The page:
While curating pieces for an upcoming auction, employees at the The Vintage Showroom — a London-based organization that collects and sells vintage menswear pieces — were rifling through the wardrobe of the late John F. Kennedy when they stumbled upon an expected item: a pair of Abercrombie & Fitch chinos.
While today the mall retailer mostly caters to Gen Z and millennial shoppers, the company has a storied history as a late-19th-century upscale sportswear brand, worn by the likes of several notable figures. Upon finding the pants, The Vintage Showroom tipped off Abercrombie & Fitch, which decided to not only purchase the chinos, but also use them as the inspiration for a capsule collection that celebrates the brand’s history. According to Aaron Levine, svp of design at Abercrombie & Fitch, the capsule will likely serve as the beginning of a series of collections that honor historic individuals that formerly wore Abercrombie & Fitch products, including Ernest Hemingway, Theodore Roosevelt and Hunter S. Thompson.
“Once we saw exactly what they were, we knew we wanted to have them, and the concept for the collection came from there,” Levine said. “Obviously, we had to win them first.”
The JFK collection, which Abercrombie & Fitch is calling the “Archive Collection,” is the latest move by the mall retailer to rejuvenate after several years marred by poor sales, controversial marketing and corrupt leadership. Last year, the company launched a new campaign style focused on increased diversity and moved away from the half-naked models it had become synonymous for. In January 2018, Abercrombie & Fitch launched a unisex collection and continued to build upon its refreshed social media strategy, efforts led by its new CEO Fran Horowitz that are translating to results. In its March sales call, the brand announced a 5 percent sales increase in the fourth quarter of 2017, coming off a six-year slump.
After the team had secured the chinos, they built out the rest of the collection, aiming to both maintain the classic Abercrombie & Fitch look while honoring the vintage style. The capsule includes Americana-style pieces constructed with a 1960s sailing aesthetic in mind — as the water sport was a favorite of the former president — and features swimwear, fleeces and chinos.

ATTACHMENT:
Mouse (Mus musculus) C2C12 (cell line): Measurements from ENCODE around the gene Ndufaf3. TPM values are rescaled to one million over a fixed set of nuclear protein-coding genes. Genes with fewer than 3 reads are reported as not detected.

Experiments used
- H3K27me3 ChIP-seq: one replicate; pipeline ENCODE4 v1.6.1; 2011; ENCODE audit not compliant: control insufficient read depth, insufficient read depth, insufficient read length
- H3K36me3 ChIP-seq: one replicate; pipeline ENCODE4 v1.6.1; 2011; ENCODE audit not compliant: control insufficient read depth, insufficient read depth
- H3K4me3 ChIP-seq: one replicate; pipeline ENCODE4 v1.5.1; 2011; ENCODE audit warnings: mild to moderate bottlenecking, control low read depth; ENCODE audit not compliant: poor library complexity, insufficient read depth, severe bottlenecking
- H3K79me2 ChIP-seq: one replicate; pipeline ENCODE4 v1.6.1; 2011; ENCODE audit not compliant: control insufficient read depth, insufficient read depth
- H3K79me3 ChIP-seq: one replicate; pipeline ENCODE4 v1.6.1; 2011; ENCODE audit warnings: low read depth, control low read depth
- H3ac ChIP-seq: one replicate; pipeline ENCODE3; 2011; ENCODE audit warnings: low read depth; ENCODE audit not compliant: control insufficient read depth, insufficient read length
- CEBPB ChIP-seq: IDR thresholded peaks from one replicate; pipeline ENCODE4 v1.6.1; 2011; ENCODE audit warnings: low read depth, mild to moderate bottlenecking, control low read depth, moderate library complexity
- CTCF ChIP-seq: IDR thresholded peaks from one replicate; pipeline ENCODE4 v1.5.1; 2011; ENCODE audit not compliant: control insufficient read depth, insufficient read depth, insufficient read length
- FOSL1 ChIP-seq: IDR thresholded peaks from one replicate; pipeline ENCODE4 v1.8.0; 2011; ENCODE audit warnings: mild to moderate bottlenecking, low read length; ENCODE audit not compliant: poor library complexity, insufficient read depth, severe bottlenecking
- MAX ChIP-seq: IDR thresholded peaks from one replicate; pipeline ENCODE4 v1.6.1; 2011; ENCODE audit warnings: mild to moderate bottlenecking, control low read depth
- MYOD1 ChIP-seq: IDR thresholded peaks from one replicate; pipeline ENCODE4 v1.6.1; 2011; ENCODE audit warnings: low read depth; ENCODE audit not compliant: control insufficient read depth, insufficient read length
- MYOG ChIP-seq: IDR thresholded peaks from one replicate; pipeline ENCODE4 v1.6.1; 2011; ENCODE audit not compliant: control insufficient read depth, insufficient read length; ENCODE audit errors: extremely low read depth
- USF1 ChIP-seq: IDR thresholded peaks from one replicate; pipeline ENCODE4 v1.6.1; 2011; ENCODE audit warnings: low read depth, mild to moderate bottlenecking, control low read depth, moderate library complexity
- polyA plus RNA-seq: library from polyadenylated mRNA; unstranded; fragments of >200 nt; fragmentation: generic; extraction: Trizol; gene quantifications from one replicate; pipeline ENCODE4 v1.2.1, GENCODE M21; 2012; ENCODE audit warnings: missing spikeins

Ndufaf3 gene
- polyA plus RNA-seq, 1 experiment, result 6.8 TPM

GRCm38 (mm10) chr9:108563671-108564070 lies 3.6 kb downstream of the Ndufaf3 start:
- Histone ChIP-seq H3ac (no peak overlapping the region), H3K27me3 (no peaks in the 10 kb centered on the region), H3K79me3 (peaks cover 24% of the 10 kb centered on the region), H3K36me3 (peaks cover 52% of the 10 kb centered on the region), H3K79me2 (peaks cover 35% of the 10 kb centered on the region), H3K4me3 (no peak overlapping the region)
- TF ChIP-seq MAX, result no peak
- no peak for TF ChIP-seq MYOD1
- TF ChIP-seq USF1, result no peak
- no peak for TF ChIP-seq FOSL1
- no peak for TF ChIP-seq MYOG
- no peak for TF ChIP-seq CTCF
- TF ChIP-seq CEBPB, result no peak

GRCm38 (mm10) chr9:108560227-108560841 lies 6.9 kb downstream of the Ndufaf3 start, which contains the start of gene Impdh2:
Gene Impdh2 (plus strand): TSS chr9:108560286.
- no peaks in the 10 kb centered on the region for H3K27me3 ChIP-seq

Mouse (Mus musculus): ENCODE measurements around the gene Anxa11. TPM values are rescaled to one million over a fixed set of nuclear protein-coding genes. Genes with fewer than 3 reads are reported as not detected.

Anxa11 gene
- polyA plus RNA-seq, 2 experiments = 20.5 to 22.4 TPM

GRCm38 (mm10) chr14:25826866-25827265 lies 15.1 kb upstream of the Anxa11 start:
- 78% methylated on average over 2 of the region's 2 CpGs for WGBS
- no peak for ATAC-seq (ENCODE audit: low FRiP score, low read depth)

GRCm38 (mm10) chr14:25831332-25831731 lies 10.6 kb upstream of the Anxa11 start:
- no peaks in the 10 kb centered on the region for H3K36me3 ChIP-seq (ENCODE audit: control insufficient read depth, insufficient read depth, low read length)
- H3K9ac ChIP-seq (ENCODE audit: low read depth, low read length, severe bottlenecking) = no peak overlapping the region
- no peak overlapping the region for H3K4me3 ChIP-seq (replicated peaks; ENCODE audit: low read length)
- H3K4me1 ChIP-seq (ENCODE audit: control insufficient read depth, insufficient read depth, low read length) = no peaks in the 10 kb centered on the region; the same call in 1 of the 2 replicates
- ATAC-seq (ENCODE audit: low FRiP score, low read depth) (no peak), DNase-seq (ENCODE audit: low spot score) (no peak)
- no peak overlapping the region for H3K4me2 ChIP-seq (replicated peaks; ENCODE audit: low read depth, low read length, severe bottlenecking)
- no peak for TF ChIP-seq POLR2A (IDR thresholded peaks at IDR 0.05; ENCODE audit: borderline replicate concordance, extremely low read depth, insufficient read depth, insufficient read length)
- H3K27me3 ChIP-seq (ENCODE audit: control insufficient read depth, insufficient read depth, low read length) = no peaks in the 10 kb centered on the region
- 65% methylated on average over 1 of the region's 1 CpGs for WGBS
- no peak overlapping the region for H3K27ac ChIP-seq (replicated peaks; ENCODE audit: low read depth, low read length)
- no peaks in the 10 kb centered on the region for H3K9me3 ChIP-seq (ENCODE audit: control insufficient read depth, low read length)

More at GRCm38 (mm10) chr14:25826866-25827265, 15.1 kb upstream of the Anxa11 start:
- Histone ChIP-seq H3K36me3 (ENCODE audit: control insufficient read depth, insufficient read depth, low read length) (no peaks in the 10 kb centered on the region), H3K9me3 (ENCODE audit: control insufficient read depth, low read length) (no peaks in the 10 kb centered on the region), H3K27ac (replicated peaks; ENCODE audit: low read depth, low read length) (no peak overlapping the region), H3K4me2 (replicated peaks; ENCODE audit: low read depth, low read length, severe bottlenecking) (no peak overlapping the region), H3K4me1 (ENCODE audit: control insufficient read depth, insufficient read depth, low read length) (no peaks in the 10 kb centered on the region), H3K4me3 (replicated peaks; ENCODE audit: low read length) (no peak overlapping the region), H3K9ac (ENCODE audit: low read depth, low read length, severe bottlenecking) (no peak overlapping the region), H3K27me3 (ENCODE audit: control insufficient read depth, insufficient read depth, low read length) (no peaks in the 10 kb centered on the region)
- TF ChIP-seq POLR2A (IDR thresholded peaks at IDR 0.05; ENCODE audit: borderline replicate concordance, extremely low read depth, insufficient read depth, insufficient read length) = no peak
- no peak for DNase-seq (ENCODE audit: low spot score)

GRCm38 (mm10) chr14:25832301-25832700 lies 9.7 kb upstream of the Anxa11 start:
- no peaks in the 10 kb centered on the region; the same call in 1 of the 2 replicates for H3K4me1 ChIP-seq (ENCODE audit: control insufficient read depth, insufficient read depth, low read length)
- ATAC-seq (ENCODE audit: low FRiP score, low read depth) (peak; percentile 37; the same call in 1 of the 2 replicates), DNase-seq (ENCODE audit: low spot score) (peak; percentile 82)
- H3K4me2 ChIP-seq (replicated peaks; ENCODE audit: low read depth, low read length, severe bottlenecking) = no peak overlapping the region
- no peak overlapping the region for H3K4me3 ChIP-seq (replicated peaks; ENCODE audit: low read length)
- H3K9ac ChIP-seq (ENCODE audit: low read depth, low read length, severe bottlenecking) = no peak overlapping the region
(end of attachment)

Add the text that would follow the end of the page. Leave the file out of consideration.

The John F. Kennedy-inspired chinos
“We drew other ideas from our archive and built this little capsule that feels both intrinsic and authentic to the brand, but also fresh, new and exciting,” Levine said. “The team is big enough to be effective and small enough to be collaborative. Once we had the inspiration for this, the collection came together both organically and quickly.”
The effort is also a clear play for the coveted Gen-Z demographic, which has increasingly taken a liking to throwback pieces driven by tactful nostalgia marketing and social media. This trend has grown especially in the streetwear market, where teens are gravitating toward heritage brands and old logos. According to a Piper Jaffray survey of 6,000 Gen Z and millennial shoppers, heritage brands like Tommy Hilfiger and Champion entered the top 10 list of popular brands this year, making significant gains thanks to demand for the classic styles.
“Abercrombie & Fitch is still digging itself out of a hole with Gen-Z consumers,” Rachel Saunders, insights and strategy director at Cassandra, told Glossy in a previous article.
The company is also taking a cue from fellow mall brands that have hearkened to the past in recent years in order to profit. Among them is Urban Outfitters, which has both launched vintage collections and forged partnerships with heritage brands including Champion and Fila.
“We have an extensive archive, and I hope we’ll be able to do [similar collections] in the future,” Levine said. “We are sure to find more gems that we want to work with for our customers, and we know that our rich heritage is something that resonates with them.”
Image courtesy of Abercrombie & Fitch